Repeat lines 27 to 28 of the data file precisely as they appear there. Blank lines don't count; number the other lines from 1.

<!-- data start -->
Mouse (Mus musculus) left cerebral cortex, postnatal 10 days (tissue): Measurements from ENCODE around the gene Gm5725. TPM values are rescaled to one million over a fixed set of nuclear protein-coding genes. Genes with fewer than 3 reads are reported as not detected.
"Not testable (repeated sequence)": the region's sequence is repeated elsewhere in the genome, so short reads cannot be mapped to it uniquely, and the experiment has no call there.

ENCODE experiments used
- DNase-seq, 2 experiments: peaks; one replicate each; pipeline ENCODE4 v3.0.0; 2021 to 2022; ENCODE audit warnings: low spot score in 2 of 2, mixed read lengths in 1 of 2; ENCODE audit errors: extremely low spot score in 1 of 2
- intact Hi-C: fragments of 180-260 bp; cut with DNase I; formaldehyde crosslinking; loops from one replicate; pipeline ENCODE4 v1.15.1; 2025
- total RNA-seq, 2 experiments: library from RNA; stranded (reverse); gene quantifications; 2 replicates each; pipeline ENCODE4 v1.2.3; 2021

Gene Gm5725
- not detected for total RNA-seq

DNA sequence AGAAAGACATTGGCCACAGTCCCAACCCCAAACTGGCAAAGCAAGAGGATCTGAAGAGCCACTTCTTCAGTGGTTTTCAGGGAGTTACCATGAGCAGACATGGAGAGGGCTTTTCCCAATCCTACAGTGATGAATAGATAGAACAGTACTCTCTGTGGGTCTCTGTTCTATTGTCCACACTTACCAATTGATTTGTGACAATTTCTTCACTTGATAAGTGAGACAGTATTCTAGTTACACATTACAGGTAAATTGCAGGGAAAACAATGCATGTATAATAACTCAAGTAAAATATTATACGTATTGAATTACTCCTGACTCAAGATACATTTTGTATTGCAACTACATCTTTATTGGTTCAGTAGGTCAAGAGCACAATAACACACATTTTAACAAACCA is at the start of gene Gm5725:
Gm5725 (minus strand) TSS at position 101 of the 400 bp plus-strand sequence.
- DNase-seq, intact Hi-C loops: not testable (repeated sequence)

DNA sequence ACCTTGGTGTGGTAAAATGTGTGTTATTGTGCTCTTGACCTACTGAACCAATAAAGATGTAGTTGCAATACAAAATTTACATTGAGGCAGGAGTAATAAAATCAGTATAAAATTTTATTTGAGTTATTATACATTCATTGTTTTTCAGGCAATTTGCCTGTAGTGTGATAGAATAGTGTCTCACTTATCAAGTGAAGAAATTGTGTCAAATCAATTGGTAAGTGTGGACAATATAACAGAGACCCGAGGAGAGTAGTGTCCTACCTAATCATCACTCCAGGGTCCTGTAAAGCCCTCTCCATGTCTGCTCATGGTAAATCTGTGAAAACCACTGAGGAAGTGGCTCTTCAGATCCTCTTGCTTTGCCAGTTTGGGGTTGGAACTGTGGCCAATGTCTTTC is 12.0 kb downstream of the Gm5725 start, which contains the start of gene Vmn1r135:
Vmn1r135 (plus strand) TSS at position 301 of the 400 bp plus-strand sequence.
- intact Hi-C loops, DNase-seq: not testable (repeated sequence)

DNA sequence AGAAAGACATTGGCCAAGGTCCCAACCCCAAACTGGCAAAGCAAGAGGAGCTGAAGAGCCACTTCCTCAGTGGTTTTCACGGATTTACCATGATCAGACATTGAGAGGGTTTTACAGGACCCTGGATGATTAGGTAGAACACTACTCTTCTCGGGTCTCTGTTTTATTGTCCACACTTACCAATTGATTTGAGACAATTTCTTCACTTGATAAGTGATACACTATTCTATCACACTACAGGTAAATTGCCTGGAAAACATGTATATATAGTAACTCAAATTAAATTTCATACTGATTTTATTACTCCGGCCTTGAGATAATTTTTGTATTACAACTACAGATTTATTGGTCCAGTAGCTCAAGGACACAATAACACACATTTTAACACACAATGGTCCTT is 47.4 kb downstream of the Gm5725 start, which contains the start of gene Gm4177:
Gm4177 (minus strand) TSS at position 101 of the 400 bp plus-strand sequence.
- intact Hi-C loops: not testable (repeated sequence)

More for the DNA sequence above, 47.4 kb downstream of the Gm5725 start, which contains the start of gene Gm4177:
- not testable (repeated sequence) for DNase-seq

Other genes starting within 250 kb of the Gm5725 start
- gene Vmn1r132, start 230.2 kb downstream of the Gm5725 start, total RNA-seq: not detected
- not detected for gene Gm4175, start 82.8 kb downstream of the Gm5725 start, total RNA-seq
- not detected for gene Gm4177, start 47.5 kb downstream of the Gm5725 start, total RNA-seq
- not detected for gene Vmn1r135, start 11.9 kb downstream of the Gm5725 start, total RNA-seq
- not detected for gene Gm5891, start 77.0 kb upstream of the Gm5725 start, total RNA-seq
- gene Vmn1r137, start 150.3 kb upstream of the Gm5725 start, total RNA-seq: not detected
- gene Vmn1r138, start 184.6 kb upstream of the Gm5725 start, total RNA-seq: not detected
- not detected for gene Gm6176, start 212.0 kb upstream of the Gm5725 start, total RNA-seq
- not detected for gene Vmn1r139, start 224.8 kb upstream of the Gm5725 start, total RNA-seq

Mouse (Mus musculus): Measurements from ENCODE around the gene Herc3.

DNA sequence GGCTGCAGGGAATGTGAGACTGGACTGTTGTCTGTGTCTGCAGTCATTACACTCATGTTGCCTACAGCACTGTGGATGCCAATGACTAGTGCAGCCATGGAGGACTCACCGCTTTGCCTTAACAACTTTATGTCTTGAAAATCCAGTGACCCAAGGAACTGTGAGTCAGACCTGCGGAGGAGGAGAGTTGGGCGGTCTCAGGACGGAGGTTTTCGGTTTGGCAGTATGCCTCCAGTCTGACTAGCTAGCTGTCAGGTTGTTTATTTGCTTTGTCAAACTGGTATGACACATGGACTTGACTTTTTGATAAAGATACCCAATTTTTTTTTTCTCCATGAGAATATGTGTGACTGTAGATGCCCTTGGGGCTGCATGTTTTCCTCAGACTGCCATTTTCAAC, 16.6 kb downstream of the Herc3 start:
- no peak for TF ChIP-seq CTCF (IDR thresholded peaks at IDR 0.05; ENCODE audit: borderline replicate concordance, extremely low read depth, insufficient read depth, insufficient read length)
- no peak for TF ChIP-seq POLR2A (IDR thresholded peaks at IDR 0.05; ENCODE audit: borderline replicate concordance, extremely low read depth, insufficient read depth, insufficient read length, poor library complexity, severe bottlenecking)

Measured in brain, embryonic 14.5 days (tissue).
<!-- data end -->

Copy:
- gene Vmn1r138, start 184.6 kb upstream of the Gm5725 start, total RNA-seq: not detected
- not detected for gene Gm6176, start 212.0 kb upstream of the Gm5725 start, total RNA-seq